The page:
>
> this seems like a bug...  maybe a post to ruby-core?

Probably a good idea -- unless no-one else is seeing this behaviour?

andrew
31af45939fec7e3c4ed8a798c0bd9b1a?d=identicon&s=25 Matthew Smillie (Guest)
on 2006-03-28 10:58
(Received via mailing list)
On Mar 28, 2006, at 5:48, brian yahn wrote:

> I'm just trying to get the characters being input into the program and
> run it at the same time without a thread.  A thread is not needed
> in c++
> to do this.

In the simple case, a thread isn't needed anywhere:

--- Ruby ---

STDIN.print "Type away: "
STDIN.flush
10.times do
   #something pointlessly time-consuming
end
input = STDIN.gets
puts "You typed: #{input}"

--- C++ ---

#include <iostream>
#include <string>
using namespace std;

int main() {
   cout >> "Type away: "
   for (int i = 0; i < 10; i++) {
     // something pointlessly time-consuming
   }
   string input;
   cin >> input;
   cout << "You typed: " << input << "\n"
   return 0;
}


No thread, no blocking (unless the typist is particularly slow).  The
C++ version, if you run it, will only grab one word from the input,
but as an example I'm sure you get the idea.

Apart from that sort of thing, I'd be interested to know exactly how C
++ doesn't require a separate thread/process to handle input.  I
suspect that it's simply just being created by whatever library
you're using.

matthew smillie.
31af45939fec7e3c4ed8a798c0bd9b1a?d=identicon&s=25 Matthew Smillie (Guest)
on 2006-03-28 11:02
(Received via mailing list)
On Mar 28, 2006, at 9:57, Matthew Smillie wrote:

> STDIN.print "Type away: "
> STDIN.flush

Those should, of course, read "STDOUT" rather than "STDIN".

mea culpa.
C0ec5a090e5df61f717849e6846d5246?d=identicon&s=25 Ernest Obusek (Guest)
on 2006-03-28 18:21
(Received via mailing list)
I wrote a little timer application and I would like it to play a
sound when the timer has counted down to 0.  I looked for a beep
method in the pickaxe book but couldn't find a standard one.  I
searched the web for information about sound support for Ruby and
found something called FMod that runs on my Mac but doesn't seem to
have Ruby support.  I know I can try to wrap that up for Ruby but
before making the effort I thought I'd ask here if anyone knows of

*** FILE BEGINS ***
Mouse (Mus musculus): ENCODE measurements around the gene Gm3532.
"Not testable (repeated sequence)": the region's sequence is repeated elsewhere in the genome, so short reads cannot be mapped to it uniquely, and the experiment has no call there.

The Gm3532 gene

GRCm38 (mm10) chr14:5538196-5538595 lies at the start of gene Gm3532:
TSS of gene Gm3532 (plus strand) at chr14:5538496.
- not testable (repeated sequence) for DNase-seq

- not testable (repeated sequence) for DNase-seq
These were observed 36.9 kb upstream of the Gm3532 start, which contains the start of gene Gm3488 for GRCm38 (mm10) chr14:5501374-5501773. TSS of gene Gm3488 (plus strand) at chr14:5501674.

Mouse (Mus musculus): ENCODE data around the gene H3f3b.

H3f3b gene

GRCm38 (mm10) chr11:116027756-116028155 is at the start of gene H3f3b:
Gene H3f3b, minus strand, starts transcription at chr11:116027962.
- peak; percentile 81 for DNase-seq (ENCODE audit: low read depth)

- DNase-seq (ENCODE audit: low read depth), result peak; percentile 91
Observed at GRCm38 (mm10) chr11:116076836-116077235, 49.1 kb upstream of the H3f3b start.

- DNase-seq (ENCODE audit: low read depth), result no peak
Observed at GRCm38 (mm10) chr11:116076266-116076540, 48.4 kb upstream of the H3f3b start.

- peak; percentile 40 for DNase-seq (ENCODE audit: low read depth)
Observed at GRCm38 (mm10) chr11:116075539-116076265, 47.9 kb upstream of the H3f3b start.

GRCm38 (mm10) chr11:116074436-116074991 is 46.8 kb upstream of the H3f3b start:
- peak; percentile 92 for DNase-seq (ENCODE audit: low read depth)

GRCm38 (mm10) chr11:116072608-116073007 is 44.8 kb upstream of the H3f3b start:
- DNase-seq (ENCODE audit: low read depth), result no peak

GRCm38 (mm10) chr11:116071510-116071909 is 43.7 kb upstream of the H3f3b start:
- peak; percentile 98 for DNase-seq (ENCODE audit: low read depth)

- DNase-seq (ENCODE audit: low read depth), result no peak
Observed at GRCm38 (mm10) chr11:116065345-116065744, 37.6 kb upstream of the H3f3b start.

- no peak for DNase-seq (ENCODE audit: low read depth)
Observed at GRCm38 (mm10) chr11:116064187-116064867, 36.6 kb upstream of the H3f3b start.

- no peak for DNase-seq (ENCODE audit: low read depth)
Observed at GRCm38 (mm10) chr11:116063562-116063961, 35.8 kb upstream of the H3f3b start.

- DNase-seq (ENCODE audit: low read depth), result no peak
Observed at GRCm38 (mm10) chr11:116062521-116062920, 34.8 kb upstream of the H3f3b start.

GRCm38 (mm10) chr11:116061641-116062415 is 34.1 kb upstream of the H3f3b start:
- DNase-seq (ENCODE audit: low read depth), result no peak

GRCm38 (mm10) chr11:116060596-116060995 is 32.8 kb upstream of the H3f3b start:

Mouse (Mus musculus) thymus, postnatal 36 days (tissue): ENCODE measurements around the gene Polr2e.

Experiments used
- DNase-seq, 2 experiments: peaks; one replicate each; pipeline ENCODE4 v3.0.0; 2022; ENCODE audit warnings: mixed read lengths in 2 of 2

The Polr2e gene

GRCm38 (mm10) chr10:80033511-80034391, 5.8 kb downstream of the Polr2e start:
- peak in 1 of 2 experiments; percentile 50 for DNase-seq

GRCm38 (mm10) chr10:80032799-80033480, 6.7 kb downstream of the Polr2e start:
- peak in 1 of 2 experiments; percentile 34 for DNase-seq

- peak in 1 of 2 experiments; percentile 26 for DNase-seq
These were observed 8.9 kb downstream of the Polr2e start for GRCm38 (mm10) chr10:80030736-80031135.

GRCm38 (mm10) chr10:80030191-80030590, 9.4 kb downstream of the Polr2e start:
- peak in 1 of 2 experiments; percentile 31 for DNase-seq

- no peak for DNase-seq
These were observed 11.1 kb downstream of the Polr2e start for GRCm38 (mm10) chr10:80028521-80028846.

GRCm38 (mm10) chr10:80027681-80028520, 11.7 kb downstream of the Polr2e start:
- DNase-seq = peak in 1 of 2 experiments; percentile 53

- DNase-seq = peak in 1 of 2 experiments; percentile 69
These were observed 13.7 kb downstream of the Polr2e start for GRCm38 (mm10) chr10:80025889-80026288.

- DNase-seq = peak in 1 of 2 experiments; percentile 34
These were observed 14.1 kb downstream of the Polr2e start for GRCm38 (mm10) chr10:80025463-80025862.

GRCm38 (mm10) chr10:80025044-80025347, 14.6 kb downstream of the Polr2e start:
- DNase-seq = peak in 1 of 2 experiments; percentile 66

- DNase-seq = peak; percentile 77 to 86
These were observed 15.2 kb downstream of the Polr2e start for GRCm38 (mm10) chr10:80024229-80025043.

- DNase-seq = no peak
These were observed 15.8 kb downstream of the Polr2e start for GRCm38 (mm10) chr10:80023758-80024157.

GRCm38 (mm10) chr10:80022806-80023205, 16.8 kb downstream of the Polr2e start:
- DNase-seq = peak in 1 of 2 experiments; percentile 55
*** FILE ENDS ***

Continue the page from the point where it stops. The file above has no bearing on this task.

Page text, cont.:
something already available and easy to use for playing sounds in
Ruby on a Mac PowerBook.  Oh, I also looked at RUDL but Mac support
looks sketchy and I'd rather go with FMod if necessary.

Thanks,

Ernest
4299e35bacef054df40583da2d51edea?d=identicon&s=25 James Gray (bbazzarrakk)
on 2006-03-28 18:47
(Received via mailing list)
On Mar 28, 2006, at 10:21 AM, Ernest Obusek wrote:

> I wrote a little timer application and I would like it to play a
> sound when the timer has counted down to 0.

If your needs are very simple, you could print the alarm character:

   print "\a"

James Edward Gray II
5f7864fec0933c58fee8b96e1e9db27d?d=identicon&s=25 Alpha Chen (Guest)
on 2006-03-28 18:52
(Received via mailing list)
-----BEGIN PGP SIGNED MESSAGE-----
Hash: SHA1

On Mar 28, 2006, at 11:21 AM, Ernest Obusek wrote:

> I wrote a little timer application and I would like it to play a
> sound when the timer has counted down to 0.

You could always try RubyCocoa. From the main page (http://
rubycocoa.sourceforge.net/doc/):

The next script plays all the system sounds.

require 'osx/cocoa'
snd_files =`ls /System/Library/Sounds/*.aiff`.split
snd_files.each do |path|
   snd = OSX::NSSound.alloc.
     initWithContentsOfFile_byReference (path, true)
   snd.play
   sleep 0.5
end

Alpha Chen
0xCDE1AD58 on keyserver.net


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2e34f386b20cb7c11c4204d699babd78?d=identicon&s=25 Chris Alfeld (Guest)
on 2006-03-28 18:55
(Received via mailing list)
exec "osascript -e 'beep 1'"

Or, better yet, get ahold of osx/aeosa and use those bindings.
5d8a5bba2317da6231774d4d1ddef1d8?d=identicon&s=25 Brian Yahn (yahn)
on 2006-03-28 21:42
Chris Alfeld wrote:
> exec "osascript -e 'beep 1'"
>
> Or, better yet, get ahold of osx/aeosa and use those bindings.

cin >> blocks.  cin is basically the same thing as gets.  I guess I will
just use a thread, but it seems kind of pointless to make the processor
have to schedule just for input.
C0ec5a090e5df61f717849e6846d5246?d=identicon&s=25 Ernest Obusek (Guest)
on 2006-03-28 22:05
(Received via mailing list)
This is awesome!  Thank you!
E34b5cae57e0dd170114dba444e37852?d=identicon&s=25 Logan Capaldo (Guest)
on 2006-03-29 06:26
(Received via mailing list)
On Mar 28, 2006, at 11:55 AM, Chris Alfeld wrote:

> exec "osascript -e 'beep 1'"

I hope you never want to return after beeping
2e34f386b20cb7c11c4204d699babd78?d=identicon&s=25 Chris Alfeld (Guest)
on 2006-03-29 06:47
(Received via mailing list)
It isn't so much that I never want to return as that I want to become
one with the osascript and exit after beeping =)

My bad, meant 'system' not 'exec'; too  much tcl in my past.